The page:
As a geriatric psychologist, I respond to a range of concerns affecting older adults. Over the past few years, I have seen a steady increase in patients and family members asking one specific question: “Is it dementia?”
Unfortunately, truly answering that question takes a complete medical assessment. Before sending worried families on that difficult path, I often pose this question: “Could it be depression?”
Depression is not a normal part of aging, but older adults do have an increased risk. Depression is more common in people who have other illnesses; 80 percent of older adults have at least one chronic health condition.
A keen clinical interviewer will ask about feelings of loneliness and hopelessness; fears of being a burden on their loved ones; and diminished activity level. However, many older adults under-report their symptoms or do not think of themselves as “depressed.” Most doctors today use proven measures of geriatric depression, but even the most reliable of measures can let some depressed older adults slip by. One reason for this is the way that depression affects the older adult brain.
Our brains and bodies are intrinsically connected. We know this for many reasons, but most simply — because one sits so nicely on top of the other. When we are depressed, regardless of age, we often isolate — we stop doing what we used to do and pull back from life. As our bodies slow from the depression, so too do our brains. We don’t think as fast or as sharply. We can’t remember information or focus as well.
Unfortunately, because of the apathy associated with depression, people are sometimes unmotivated to seek help. They may even lose the ability to recognize that they need help. I describe this to my patients as the downward spiral of depression. This spiral can be misdiagnosed for older adults because when they can’t remember or focus as they used to, aren’t as sharp or on point as they used to be, what does that often look like? You’ve got it: dementia. Since a person accurately diagnosed and treated for depression can restore their cognitive function, this would be a very unfortunate misdiagnosis.
So, how can you tell if it’s dementia or depression? In order to obtain the most accurate diagnosis you need to talk with a professional, but there are three telltale signs that set the two conditions apart.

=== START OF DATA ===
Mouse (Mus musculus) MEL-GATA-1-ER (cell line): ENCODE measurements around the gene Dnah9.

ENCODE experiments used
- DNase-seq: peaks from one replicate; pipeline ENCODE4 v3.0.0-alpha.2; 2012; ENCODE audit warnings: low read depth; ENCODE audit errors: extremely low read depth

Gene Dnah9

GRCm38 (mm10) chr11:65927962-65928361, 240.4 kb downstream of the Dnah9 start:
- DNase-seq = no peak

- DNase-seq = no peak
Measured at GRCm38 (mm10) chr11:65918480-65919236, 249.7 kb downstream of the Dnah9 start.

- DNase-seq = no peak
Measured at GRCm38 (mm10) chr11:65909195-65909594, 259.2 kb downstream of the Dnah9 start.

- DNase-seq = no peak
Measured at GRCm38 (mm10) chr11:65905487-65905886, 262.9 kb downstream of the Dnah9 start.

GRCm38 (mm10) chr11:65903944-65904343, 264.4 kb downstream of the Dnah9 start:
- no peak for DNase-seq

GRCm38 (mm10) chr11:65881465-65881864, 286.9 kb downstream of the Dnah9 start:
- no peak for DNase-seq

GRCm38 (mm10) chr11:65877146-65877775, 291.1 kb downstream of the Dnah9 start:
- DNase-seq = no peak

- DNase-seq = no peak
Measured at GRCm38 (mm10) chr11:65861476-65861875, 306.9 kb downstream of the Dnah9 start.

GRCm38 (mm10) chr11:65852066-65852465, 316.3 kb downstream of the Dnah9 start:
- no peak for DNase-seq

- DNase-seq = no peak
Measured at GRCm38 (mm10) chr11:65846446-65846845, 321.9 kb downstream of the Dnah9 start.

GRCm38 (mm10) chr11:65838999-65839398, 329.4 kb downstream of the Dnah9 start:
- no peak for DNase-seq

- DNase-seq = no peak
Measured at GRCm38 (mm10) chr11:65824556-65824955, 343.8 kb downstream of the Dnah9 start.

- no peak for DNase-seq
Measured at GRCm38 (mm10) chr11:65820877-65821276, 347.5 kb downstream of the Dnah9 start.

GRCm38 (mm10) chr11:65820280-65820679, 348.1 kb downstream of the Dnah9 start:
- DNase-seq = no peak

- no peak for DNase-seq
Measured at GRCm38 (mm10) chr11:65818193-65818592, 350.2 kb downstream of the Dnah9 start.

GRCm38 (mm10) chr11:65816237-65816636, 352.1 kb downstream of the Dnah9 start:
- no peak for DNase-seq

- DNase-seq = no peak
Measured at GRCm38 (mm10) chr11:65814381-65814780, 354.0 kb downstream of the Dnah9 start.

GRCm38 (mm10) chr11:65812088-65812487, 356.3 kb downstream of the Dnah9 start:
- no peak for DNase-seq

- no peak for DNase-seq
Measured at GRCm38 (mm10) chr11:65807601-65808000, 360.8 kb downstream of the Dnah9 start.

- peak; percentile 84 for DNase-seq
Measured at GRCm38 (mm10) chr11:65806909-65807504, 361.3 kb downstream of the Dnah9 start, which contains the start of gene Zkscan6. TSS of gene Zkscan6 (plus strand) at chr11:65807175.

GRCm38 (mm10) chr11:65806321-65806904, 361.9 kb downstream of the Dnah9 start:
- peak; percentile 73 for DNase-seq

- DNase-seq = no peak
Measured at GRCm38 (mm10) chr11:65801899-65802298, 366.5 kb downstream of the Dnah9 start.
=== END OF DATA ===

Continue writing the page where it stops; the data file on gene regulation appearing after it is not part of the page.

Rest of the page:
- In the case of depression, problems with concentration and focus often develop over weeks. With dementia, problems with cognition develop gradually, and concentration is usually normal in the early stage.
- In depression, the individual is often aware and concerned about their cognitive deficits. It frustrates them that they can’t remember. Dementia patients, however, will often show less concern for their cognitive problems and minimize their deficits.
- For a depressed patient, loss of interest and the desire to isolate usually happens quickly. You may even be able to pinpoint a specific trigger. With a dementia patient, loss of interest or activity happens slowly — often taking years.
Recognizing that depression may be at play can prevent costly diagnostic testing for dementia and more importantly, spare the family and patient the emotional distress of a premature label of dementia.
Dementia and depression can exist together, with patients meeting the criteria for depression while also exhibiting early-stage dementia or mild cognitive impairment. It is imperative to identify and treat the depression in these individuals.
Research shows that doing so can improve their quality of life and slow the dementia process. Treating their depression early enough could potentially prevent or slow the dementia process altogether.
The important thing to know is that depression, at any age and any stage, deserves treatment. Living a meaningful life knows no age limit.